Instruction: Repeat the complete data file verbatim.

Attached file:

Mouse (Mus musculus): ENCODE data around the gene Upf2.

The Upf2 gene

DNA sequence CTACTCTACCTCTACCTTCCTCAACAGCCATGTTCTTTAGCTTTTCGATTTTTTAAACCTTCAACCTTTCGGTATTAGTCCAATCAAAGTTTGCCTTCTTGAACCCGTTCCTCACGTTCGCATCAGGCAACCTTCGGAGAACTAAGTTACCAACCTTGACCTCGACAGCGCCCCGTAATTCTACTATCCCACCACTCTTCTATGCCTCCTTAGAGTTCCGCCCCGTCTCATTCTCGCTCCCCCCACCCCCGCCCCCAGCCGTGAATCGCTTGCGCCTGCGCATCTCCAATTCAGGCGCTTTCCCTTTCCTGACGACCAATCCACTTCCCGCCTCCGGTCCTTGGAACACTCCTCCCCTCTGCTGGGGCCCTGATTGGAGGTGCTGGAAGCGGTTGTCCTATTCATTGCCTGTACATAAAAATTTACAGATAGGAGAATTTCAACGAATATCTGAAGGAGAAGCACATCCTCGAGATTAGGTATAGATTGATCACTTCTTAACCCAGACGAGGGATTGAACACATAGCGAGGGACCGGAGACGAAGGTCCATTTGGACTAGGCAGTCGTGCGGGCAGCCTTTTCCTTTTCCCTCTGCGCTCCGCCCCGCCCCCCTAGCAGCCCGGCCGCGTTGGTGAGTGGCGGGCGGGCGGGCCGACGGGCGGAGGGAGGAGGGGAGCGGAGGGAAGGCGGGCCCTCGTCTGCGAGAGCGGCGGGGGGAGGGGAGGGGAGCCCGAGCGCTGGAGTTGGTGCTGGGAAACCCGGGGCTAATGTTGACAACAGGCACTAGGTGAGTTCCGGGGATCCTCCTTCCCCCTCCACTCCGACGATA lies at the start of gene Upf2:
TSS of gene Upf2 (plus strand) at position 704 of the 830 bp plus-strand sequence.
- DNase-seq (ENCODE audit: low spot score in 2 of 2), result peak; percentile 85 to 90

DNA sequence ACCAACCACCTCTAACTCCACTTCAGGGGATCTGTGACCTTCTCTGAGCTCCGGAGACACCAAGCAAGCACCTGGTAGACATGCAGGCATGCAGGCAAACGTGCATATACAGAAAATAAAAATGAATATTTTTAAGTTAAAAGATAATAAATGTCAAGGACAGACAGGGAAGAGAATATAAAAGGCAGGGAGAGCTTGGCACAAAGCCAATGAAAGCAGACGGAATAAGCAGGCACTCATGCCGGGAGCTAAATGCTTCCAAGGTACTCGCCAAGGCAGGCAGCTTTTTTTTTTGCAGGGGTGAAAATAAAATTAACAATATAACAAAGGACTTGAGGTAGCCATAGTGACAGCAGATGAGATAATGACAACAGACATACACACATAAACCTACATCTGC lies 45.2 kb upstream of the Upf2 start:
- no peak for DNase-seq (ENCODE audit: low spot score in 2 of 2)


Mouse (Mus musculus): ENCODE data around the gene Upf2.

The Upf2 gene

DNA sequence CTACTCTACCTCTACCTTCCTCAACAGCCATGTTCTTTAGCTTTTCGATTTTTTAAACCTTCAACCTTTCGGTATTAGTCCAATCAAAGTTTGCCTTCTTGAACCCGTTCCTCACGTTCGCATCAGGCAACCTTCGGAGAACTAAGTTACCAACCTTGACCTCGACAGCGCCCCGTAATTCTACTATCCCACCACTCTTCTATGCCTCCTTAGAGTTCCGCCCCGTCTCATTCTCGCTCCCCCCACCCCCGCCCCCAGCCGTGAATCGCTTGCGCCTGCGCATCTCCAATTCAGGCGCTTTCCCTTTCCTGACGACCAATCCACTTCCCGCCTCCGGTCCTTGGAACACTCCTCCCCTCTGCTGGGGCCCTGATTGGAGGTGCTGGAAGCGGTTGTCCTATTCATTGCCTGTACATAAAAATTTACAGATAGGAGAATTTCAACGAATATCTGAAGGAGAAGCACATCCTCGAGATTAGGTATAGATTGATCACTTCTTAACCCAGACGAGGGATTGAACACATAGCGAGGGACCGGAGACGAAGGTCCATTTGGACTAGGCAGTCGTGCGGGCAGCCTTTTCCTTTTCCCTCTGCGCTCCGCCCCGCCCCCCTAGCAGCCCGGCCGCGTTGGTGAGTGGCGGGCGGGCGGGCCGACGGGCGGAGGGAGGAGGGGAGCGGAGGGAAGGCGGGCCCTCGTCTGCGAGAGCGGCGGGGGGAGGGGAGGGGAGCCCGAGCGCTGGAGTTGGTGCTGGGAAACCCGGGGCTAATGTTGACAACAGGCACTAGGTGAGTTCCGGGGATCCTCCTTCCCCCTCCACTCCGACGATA lies at the start of gene Upf2:
TSS of gene Upf2 (plus strand) at position 704 of the 830 bp plus-strand sequence.
- DNase-seq (ENCODE audit: low spot score in 2 of 2), result peak; percentile 85 to 90

DNA sequence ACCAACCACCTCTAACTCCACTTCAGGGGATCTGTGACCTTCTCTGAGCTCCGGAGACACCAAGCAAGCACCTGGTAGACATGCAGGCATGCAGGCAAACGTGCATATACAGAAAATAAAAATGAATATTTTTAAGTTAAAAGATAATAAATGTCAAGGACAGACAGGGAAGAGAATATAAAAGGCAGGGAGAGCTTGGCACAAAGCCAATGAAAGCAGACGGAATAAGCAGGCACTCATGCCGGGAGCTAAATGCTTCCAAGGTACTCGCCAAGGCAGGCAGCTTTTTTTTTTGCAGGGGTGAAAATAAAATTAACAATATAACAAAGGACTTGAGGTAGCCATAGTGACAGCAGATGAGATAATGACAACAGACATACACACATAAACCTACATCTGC lies 45.2 kb upstream of the Upf2 start:
- no peak for DNase-seq (ENCODE audit: low spot score in 2 of 2)